• Winning a game of Scrabble because I got to put my “Z” for “zapped” on a triple letter score.
  • Three former “Rabble Rousers” going through their routine as we all sang “On, Brave Old Army Team,” the USMA fight song. Sadly, it didn’t help our Black Knights win that night.
  • So much dancing with wild abandon late into every night, fueled by M&Ms, wine, and joy.
  • The long walk over the boardwalk and through the woods—another mandatory peeing in the trees—and back along the beach.
“Old Grad” toes!
  • And who will ever forget the discussion of glass dildos and butt plugs? It had to happen in a group lucky enough to include a sex therapist.

It dawned on me as I traveled back to my Colorado mountain home that although each of us in that magical gathering has overcome hardships many cannot imagine, age-old insecurities still linger. Words like “not enough” or “if only” or “I’m too (fill in the blank)” or “I should” or worse—“I should have” . . .  still plague us. And we have far fewer years remaining than those we’ve already lived. Will we ever believe that we are enough?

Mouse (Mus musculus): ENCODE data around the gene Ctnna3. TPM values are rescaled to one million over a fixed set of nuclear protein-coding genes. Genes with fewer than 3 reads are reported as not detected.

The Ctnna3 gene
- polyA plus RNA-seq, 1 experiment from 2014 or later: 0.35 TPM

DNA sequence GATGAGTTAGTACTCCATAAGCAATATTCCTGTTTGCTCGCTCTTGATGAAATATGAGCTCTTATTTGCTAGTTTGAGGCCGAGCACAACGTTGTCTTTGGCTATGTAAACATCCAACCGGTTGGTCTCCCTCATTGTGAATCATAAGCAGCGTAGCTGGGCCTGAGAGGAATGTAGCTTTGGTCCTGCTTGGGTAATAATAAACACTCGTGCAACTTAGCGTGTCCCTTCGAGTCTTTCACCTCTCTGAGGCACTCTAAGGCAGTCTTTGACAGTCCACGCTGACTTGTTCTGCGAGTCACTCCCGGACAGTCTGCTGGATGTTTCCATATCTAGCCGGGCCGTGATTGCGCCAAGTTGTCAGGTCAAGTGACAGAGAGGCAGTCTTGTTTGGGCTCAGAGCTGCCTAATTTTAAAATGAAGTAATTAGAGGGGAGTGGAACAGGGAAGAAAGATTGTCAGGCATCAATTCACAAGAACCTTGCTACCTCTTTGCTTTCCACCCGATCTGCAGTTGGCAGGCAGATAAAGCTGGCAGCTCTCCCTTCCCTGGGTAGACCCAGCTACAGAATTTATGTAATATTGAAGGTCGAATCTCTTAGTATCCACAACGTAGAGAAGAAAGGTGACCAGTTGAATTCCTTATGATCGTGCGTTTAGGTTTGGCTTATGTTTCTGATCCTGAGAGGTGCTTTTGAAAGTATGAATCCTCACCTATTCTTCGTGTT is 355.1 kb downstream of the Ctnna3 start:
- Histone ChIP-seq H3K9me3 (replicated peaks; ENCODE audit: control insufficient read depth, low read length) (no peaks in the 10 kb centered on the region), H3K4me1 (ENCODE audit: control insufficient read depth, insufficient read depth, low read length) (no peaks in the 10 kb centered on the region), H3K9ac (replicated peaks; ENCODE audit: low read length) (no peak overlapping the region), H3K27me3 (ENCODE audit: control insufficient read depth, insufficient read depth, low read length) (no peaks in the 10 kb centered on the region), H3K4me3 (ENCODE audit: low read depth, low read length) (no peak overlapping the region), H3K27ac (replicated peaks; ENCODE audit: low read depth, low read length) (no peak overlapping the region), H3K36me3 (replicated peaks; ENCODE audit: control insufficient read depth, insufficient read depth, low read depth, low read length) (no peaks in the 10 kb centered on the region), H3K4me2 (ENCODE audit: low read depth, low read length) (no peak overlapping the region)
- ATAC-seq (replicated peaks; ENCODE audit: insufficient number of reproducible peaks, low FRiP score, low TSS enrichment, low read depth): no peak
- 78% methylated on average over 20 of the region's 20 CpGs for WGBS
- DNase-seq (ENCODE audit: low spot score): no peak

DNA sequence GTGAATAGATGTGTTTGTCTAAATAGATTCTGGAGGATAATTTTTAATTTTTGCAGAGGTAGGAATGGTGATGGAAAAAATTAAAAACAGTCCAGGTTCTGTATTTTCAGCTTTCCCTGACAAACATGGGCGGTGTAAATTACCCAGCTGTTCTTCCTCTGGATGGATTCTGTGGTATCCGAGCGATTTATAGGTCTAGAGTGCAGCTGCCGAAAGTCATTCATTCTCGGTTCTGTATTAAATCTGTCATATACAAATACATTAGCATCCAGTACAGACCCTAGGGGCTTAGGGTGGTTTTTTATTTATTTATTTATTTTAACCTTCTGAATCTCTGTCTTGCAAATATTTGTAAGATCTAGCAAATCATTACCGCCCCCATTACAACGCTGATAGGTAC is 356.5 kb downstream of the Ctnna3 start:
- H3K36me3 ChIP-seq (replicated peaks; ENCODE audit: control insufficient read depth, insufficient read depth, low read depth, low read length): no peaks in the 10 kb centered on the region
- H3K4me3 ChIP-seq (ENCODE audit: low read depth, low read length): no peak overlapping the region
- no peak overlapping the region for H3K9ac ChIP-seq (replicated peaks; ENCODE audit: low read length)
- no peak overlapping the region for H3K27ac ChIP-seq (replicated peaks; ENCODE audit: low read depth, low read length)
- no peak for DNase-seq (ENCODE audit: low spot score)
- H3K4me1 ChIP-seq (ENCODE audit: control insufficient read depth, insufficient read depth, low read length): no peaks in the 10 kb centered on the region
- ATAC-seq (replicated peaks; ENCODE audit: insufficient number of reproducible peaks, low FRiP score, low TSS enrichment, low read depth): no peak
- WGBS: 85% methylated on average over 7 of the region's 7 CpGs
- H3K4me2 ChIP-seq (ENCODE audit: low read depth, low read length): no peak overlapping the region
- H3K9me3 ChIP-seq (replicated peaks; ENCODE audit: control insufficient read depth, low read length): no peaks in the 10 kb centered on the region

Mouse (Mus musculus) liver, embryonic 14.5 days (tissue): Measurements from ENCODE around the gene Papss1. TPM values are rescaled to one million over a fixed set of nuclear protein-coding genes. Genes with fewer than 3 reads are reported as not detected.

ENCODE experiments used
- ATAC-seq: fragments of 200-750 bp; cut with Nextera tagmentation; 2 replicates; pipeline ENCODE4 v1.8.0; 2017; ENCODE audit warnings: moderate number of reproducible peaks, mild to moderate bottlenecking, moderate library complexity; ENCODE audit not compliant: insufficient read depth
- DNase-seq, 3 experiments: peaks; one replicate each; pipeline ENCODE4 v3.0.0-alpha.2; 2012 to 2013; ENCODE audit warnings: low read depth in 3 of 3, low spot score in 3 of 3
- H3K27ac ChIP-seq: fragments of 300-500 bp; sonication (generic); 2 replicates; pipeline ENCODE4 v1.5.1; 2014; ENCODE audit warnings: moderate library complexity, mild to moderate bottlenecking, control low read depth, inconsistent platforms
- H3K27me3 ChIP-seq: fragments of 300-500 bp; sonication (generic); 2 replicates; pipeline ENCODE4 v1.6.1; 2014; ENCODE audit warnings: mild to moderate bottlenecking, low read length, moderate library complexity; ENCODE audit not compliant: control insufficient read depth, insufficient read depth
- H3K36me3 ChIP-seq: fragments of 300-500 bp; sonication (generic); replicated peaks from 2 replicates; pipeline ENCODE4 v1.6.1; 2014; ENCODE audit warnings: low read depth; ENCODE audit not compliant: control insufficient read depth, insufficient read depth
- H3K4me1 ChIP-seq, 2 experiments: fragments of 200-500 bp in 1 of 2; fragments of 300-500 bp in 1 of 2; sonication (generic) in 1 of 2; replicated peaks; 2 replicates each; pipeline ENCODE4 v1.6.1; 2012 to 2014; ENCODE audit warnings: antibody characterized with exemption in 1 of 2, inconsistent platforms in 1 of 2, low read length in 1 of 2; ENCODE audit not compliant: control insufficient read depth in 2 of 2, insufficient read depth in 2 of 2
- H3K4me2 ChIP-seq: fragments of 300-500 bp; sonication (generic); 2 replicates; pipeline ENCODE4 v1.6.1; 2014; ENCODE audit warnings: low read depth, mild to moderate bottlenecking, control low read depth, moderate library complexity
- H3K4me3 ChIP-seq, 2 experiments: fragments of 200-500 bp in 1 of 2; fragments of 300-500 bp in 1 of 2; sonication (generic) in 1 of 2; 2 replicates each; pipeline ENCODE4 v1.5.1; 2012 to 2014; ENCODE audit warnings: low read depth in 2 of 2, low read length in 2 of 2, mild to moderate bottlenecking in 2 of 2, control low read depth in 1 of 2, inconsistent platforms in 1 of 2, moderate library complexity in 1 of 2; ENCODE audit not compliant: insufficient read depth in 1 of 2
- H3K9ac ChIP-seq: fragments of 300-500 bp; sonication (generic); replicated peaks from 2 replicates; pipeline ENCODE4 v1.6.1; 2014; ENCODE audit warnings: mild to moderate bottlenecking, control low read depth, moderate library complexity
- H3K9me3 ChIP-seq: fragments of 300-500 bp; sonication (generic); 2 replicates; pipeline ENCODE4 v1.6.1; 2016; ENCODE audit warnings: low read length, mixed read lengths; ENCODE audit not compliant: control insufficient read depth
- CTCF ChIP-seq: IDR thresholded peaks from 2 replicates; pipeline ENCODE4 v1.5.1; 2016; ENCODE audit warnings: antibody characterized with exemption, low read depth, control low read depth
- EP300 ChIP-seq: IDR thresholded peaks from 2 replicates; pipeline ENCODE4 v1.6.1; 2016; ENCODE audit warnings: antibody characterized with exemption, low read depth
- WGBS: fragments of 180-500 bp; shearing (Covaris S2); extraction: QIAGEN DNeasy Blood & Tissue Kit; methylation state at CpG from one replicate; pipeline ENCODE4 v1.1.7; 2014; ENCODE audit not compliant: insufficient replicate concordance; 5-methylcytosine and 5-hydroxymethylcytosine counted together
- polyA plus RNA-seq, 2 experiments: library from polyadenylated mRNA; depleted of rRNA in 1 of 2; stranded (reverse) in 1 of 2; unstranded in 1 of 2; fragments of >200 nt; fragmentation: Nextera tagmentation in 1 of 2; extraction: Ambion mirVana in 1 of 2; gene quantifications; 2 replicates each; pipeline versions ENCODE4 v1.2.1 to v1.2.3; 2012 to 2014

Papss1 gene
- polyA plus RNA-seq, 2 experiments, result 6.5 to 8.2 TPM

Mike always starts his morning with quiet reading time and hot coffee, and although I was slow to adopt this habit, I now relish this gentle way of reengaging with the new day. We read a passage from The Daily Stoic and then as many pages as seems right in whichever book we’ve chosen. Mike sets a timer, but that’s because he still works to keep me in the manner to which I’ve grown accustomed. I’ll never be that disciplined, but that’s a topic for another day.

Marcus Aurelius’s Meditations is always nearby too, and I’m drawn to his idea that “The happiness of your life depends upon the quality of your thoughts.” I often struggle with rumination over past and future events, neither of which I can control, but I also often prompt myself to remember how I felt when I first read Eckhart Tolle’s The Power of Now.